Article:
The biggest hurdle: Nancy Jones

Published 10:12 am Saturday, August 14, 2010

Nancy Jones plays with her two children on her family’s deck overlooking Fountain Lake. -- Andrew Dyrdal

Making sure her daughter has a mom

When now four-year-old Alexis Jones’ biological mother put her up for adoption, she did so because she wanted her daughter to have two parents raising her. Tom and Nancy Jones of Albert Lea fit the bill nicely, and in 2006 adopted her along with a baby boy, Spencer.

All of that was put into jeopardy in July 2009 because doctors found “something in mommy’s tummy,” Alexis said.

Email newsletter signup

That something was colon cancer.

Jones, 46, was an athlete. Born in Freeport, Ill., she ran track in high school just outside of Madison, Wis., and the heptathlon at the University of Wisconsin-La Crosse, a seven-event contest made up of running, jumping and throwing.

She had been healthy her entire life but was at-risk. He father had a large polyp removed from his colon when he was in his sixties.

When Jones was diagnosed, she didn’t fear for her life, but the lives of her children.

“The hardest part was having two 3-year-old kids,” she said. “I thought, ‘what if Alexis doesn’t have a mom to grow up with?’”

But the initial outlook was positive. The cancer hadn’t spread outside of her colon and chemotherapy wasn’t needed, though, she did have six inches of her colon surgically removed July 24.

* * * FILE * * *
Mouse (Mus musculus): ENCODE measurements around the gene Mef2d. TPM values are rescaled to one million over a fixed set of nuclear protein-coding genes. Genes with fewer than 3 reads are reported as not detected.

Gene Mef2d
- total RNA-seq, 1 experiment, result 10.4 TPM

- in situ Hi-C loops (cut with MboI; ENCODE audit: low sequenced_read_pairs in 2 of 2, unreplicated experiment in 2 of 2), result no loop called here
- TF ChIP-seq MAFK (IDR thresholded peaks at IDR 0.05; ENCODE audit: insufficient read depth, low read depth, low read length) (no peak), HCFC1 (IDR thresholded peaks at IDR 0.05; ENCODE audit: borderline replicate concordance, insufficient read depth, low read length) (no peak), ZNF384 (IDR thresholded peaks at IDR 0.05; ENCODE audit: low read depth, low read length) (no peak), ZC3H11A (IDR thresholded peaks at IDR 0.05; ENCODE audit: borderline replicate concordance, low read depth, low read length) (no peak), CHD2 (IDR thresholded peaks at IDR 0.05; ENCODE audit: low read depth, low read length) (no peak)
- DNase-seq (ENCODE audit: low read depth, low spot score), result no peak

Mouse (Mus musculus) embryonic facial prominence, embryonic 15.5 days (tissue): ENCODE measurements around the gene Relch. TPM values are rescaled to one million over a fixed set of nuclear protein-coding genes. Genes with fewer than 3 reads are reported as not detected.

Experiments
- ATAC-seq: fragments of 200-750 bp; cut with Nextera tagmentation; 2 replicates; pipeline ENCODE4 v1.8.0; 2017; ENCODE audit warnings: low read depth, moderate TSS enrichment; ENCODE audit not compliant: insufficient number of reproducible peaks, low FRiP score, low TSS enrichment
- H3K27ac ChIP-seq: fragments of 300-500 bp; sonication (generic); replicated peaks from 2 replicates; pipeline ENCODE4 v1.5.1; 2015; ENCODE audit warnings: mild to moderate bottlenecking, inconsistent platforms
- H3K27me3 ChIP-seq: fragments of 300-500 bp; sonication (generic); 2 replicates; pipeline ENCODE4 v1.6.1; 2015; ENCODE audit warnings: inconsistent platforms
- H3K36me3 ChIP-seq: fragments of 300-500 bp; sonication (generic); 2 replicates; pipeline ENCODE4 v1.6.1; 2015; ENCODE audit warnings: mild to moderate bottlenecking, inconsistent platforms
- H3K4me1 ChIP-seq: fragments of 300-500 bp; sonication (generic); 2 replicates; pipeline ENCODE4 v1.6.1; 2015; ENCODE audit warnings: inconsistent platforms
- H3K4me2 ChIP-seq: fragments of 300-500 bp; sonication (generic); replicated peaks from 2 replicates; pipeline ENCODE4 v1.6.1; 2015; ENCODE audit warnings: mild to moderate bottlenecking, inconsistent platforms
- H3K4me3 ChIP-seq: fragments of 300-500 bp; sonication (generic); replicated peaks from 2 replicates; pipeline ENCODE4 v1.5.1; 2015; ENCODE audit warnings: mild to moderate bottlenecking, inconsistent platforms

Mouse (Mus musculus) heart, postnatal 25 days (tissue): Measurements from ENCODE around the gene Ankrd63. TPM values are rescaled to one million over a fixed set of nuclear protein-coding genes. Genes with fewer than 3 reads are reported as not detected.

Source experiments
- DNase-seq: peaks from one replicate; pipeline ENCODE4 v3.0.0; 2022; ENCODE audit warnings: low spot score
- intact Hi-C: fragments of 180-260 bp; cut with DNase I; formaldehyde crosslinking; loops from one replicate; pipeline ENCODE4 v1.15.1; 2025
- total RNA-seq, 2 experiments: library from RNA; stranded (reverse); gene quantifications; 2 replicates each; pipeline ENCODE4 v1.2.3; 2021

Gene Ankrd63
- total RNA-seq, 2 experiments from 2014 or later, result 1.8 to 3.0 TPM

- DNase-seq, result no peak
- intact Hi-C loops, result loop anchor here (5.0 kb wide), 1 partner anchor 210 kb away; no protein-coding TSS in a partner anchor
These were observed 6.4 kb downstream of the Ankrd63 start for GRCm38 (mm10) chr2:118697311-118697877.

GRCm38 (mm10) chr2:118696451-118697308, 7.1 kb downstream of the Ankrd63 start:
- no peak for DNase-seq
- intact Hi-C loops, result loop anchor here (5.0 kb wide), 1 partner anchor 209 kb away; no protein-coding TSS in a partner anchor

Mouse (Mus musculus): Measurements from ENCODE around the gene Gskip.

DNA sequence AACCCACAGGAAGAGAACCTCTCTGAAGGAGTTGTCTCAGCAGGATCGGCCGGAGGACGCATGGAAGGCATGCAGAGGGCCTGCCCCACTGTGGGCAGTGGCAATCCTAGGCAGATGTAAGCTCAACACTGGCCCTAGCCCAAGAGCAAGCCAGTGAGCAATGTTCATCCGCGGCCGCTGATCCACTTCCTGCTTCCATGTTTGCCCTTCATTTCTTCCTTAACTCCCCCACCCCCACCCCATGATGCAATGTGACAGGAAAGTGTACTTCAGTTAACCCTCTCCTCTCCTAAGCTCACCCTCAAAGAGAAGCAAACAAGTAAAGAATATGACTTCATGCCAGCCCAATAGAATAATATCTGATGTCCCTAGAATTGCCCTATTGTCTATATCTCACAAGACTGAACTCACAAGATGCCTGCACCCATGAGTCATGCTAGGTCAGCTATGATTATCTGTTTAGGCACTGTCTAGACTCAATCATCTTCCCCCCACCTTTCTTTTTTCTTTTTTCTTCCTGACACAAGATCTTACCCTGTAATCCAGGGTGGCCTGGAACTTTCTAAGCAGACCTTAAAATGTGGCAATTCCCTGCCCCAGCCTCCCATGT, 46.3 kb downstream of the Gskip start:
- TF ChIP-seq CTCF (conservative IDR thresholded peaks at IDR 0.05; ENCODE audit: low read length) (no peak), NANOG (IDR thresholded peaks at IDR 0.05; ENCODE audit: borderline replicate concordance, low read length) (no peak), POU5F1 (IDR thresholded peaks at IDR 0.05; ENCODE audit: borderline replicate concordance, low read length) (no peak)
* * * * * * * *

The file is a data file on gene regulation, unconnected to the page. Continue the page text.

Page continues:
“Fortunately,” Jones said. “That was all I had to do.”

After surgery, Jones made a plan to get back on her feet.

In six weeks she wanted to be running. She was, and by mid-September, just three months after her diagnosis, Jones was doing four-mile runs.

Jones, who teaches science and is the head girls’ track coach in Austin, has a background in Physical Education, and knew at what pace she could take her recovery.

The bout with cancer also changed her perspective on being active.

“Now I force myself to run in the morning,” Jones said. “I’ve become more dedicated to making sure I keep my fitness level up.”

In 1999, Jones ran the Chicago Marathon and ran in half marathons, often, when she taught in New Prague. After having not ran a half marathon is years, Jones ran the April Sorensen Memorial Half Marathon July 11, 2010, exactly one year and a day after being diagnosed with cancer.

“Hopefully I can make running the April Sorensen an annual thing,” Jones said. “It’s good to have races to keep you motivated to push on with your workouts once in a while.”

Now, 13 months after her diagnosis, Jones is cancer free.

She hopes running will keep her that way.

“Hopefully it will help prevent (cancer),” Jones said. “I think that being an athlete pushes me to go to the doctor sooner, too.”

In addition to running, Jones occasionally bikes, teaches jazzercise, strength trains and golfs with her husband, Tom, and two kids.